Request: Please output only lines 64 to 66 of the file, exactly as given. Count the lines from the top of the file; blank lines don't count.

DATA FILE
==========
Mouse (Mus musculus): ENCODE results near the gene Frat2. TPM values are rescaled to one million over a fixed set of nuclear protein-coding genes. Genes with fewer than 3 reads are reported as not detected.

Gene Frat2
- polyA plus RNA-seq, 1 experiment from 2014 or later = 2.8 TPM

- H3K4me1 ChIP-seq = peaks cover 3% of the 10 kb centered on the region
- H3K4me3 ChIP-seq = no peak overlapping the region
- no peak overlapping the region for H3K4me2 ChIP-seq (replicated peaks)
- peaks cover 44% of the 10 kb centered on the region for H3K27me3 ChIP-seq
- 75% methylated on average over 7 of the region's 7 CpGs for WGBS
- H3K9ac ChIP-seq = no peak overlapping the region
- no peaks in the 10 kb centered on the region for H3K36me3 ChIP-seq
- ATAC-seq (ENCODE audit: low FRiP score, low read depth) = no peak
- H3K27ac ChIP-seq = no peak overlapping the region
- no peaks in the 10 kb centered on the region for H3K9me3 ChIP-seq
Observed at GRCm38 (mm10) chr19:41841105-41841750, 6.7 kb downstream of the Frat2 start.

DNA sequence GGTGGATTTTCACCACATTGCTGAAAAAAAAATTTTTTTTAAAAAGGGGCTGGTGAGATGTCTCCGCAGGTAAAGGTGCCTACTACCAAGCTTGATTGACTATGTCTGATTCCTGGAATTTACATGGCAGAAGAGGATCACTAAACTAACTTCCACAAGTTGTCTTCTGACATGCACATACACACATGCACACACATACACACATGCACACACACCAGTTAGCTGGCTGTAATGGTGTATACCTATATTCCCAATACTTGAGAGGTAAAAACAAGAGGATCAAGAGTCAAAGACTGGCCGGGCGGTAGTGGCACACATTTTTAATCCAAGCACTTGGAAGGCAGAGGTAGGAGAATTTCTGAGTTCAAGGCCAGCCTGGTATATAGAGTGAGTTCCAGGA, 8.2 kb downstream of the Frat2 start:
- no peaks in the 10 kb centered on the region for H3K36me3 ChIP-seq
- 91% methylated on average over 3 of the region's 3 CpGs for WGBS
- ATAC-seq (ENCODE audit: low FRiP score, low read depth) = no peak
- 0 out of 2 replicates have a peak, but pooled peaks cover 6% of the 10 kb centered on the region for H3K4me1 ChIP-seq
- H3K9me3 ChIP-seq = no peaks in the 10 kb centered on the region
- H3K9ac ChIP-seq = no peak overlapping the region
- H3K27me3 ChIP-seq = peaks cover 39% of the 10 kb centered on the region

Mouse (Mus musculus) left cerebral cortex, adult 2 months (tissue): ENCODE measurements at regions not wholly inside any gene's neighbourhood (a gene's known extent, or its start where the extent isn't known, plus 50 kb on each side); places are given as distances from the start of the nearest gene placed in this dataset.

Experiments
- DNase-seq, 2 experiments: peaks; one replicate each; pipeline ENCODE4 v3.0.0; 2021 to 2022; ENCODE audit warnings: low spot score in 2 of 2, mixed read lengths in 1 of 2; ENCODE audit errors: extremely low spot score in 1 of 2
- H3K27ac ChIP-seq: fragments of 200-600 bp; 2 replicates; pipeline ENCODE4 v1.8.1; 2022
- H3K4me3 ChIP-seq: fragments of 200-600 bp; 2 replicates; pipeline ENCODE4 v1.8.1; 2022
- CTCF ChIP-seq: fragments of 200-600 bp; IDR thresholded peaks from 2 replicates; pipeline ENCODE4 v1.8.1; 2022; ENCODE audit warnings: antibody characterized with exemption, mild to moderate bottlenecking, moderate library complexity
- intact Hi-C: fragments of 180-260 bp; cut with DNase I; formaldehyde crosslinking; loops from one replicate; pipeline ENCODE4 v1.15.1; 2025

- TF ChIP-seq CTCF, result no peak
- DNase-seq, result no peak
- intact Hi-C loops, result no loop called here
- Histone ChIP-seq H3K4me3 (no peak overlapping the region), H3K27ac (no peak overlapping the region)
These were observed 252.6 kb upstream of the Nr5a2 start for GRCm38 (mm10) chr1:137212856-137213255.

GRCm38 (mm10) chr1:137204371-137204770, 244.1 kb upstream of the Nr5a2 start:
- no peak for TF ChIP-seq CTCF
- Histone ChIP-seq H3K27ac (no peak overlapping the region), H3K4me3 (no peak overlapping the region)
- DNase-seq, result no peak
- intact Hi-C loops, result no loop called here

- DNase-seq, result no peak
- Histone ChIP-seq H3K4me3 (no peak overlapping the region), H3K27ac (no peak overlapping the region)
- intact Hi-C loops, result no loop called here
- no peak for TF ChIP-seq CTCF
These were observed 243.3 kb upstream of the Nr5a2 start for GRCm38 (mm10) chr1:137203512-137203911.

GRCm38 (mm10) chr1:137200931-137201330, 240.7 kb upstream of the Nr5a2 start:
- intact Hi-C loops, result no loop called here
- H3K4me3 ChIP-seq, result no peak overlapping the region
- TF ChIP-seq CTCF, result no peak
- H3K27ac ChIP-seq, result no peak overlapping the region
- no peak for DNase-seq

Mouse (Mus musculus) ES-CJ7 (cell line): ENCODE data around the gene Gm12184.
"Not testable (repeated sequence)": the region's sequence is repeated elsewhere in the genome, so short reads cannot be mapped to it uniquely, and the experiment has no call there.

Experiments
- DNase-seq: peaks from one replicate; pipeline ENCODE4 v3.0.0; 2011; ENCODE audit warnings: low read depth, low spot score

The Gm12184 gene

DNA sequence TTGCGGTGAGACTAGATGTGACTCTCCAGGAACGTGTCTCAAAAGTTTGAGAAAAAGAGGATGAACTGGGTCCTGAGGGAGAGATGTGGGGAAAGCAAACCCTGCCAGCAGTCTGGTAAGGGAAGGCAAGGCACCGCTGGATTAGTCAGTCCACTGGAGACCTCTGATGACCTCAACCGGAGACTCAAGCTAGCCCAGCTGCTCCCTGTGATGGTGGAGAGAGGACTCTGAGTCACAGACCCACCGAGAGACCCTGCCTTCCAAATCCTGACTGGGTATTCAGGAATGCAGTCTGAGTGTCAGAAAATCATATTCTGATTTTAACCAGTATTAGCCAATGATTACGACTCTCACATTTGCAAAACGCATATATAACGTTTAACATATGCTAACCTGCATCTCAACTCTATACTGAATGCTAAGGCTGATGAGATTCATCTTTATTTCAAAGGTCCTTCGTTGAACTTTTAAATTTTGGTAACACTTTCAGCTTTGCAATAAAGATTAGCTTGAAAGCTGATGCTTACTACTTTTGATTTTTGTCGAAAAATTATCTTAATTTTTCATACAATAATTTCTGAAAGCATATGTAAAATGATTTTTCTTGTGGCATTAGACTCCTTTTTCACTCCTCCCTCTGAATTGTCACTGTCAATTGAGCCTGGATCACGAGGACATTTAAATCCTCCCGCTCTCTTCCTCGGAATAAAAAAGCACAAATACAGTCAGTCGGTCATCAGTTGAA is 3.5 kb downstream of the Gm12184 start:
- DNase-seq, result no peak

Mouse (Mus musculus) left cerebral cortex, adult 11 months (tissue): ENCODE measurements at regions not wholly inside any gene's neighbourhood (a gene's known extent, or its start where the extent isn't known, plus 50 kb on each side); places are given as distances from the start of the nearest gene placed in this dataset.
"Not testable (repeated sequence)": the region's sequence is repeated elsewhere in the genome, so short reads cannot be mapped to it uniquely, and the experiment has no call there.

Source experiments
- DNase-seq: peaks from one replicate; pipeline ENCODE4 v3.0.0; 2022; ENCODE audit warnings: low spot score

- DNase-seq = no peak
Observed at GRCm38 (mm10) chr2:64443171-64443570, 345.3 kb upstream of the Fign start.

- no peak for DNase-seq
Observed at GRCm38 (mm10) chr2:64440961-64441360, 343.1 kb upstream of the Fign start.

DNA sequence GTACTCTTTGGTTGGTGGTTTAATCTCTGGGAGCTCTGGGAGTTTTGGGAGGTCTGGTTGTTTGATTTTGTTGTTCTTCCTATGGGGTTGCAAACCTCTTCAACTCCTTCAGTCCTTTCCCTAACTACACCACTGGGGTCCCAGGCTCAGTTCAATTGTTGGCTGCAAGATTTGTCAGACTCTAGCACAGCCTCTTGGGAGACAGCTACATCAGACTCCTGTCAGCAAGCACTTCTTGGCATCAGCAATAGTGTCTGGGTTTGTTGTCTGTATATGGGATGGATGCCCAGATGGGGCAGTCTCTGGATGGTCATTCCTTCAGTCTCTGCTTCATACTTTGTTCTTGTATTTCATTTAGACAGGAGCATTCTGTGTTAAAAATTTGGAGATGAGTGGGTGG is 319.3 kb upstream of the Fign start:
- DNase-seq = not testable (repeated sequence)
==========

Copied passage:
- no peak for DNase-seq
Observed at GRCm38 (mm10) chr2:64440961-64441360, 343.1 kb upstream of the Fign start.

DNA sequence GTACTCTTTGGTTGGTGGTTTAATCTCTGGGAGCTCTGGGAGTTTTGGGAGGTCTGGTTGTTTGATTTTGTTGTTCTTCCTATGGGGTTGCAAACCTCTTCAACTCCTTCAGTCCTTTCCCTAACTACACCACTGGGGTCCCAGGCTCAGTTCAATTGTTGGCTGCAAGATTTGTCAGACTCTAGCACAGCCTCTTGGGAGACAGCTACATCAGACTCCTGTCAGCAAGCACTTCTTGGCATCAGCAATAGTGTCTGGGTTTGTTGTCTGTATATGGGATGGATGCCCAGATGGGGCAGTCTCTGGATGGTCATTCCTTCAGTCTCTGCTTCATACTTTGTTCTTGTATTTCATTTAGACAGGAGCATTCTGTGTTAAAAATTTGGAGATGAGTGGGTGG is 319.3 kb upstream of the Fign start: